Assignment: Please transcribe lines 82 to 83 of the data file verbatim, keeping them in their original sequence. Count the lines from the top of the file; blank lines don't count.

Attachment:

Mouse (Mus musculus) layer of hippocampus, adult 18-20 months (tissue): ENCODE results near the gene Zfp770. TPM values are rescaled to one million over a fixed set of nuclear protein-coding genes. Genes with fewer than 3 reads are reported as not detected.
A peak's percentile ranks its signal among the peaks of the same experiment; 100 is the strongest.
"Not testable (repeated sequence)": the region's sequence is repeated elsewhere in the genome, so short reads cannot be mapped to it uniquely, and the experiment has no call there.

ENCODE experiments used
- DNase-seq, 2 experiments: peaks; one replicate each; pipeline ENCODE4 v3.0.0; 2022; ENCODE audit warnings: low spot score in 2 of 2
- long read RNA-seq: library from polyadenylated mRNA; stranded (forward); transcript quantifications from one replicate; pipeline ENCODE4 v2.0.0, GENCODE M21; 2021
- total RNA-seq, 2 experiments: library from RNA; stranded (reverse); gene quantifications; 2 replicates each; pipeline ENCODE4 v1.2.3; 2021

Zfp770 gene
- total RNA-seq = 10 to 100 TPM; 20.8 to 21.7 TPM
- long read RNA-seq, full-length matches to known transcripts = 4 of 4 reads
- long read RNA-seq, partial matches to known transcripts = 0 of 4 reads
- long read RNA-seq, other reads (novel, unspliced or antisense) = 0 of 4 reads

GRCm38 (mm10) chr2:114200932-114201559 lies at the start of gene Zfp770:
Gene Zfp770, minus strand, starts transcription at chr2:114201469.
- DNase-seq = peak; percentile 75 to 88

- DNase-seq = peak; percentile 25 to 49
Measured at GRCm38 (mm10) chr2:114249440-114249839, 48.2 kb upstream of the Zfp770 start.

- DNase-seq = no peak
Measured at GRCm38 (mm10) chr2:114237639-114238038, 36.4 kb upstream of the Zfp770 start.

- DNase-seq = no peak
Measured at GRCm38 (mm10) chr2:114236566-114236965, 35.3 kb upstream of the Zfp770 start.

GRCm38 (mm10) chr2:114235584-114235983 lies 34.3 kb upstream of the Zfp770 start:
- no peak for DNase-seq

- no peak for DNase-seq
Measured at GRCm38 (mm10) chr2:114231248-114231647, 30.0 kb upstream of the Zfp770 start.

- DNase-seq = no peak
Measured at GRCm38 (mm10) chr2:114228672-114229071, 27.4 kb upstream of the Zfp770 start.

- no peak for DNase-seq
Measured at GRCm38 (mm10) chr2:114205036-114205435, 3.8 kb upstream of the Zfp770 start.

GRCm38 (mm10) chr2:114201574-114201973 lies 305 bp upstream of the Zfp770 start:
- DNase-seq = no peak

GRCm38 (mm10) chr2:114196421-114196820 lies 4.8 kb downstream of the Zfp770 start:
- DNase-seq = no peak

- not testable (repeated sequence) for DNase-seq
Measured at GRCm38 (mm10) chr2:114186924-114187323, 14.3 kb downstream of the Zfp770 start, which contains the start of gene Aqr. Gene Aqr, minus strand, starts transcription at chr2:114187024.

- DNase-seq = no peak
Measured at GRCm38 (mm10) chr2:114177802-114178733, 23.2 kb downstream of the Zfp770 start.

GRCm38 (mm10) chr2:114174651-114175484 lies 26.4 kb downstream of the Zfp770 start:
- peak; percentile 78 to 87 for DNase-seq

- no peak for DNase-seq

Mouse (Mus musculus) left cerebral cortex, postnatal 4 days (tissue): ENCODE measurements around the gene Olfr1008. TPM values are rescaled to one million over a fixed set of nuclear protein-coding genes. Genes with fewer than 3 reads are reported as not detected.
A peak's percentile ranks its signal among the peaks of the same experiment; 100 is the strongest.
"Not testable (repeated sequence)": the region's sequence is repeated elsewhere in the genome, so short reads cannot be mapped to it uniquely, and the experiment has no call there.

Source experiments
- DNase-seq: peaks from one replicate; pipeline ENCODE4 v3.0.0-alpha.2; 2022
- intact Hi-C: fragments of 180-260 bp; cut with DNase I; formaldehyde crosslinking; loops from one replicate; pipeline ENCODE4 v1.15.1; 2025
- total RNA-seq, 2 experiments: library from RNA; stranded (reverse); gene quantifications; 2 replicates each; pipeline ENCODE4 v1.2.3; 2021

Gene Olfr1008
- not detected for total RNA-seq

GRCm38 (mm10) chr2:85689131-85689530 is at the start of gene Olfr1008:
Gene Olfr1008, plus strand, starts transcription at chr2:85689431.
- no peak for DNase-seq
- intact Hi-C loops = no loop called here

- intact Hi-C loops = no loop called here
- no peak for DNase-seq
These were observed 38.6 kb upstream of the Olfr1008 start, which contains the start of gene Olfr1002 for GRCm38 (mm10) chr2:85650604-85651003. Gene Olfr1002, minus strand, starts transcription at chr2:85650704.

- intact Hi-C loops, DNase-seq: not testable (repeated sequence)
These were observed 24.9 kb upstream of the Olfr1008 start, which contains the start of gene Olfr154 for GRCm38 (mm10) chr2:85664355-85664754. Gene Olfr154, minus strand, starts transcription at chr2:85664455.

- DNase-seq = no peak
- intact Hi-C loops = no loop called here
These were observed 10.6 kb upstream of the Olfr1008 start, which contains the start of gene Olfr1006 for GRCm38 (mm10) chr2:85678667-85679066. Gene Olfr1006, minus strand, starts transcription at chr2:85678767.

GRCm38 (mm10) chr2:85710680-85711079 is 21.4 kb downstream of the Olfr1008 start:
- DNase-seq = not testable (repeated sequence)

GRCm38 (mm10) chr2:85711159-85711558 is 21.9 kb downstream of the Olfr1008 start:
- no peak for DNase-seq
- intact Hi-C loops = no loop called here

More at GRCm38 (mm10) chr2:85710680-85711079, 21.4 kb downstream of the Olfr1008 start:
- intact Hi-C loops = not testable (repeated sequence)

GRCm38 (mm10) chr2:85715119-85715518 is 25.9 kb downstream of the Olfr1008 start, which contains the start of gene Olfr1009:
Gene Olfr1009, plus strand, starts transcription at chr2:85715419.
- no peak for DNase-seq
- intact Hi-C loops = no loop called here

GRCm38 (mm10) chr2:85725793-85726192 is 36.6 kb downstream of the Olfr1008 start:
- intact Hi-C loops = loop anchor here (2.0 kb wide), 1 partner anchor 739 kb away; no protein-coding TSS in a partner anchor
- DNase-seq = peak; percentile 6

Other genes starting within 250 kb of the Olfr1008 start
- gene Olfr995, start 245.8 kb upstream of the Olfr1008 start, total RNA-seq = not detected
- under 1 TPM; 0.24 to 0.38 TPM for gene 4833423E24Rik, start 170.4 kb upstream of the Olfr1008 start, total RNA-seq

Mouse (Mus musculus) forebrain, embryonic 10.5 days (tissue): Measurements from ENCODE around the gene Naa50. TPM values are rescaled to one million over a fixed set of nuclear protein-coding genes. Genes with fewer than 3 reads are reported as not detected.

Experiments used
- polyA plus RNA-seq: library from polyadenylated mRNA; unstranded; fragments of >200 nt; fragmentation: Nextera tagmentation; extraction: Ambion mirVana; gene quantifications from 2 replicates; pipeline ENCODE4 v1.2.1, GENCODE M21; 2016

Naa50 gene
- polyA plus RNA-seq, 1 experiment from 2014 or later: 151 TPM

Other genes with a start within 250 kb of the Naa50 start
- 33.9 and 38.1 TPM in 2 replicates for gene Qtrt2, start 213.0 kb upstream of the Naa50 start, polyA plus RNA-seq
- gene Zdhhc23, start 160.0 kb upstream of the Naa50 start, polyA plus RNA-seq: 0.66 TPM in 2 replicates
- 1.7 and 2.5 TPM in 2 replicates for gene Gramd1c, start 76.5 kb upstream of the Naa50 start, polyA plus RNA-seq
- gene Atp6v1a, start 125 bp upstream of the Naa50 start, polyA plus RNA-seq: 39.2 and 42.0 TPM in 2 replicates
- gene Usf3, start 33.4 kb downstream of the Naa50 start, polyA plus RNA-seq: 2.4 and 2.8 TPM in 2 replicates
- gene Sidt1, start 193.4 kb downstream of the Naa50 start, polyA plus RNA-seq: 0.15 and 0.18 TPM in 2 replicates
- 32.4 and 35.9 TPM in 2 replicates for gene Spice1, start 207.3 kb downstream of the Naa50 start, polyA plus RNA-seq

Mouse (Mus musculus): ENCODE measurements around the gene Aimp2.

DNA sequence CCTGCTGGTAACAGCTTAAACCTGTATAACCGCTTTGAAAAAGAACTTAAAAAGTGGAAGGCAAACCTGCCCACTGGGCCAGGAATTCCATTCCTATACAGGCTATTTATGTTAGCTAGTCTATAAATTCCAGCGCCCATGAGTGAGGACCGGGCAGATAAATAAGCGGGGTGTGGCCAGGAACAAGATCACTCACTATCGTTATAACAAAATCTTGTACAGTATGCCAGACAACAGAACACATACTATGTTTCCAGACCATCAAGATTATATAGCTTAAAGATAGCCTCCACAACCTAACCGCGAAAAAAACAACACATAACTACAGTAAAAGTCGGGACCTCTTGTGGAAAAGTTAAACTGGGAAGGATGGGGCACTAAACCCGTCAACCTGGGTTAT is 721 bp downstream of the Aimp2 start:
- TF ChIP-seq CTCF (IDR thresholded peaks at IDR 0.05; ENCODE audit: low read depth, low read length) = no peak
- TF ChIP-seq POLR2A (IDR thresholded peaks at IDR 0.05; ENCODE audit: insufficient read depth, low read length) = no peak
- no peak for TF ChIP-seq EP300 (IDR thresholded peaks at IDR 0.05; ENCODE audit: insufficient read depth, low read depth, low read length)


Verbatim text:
Naa50 gene
- polyA plus RNA-seq, 1 experiment from 2014 or later: 151 TPM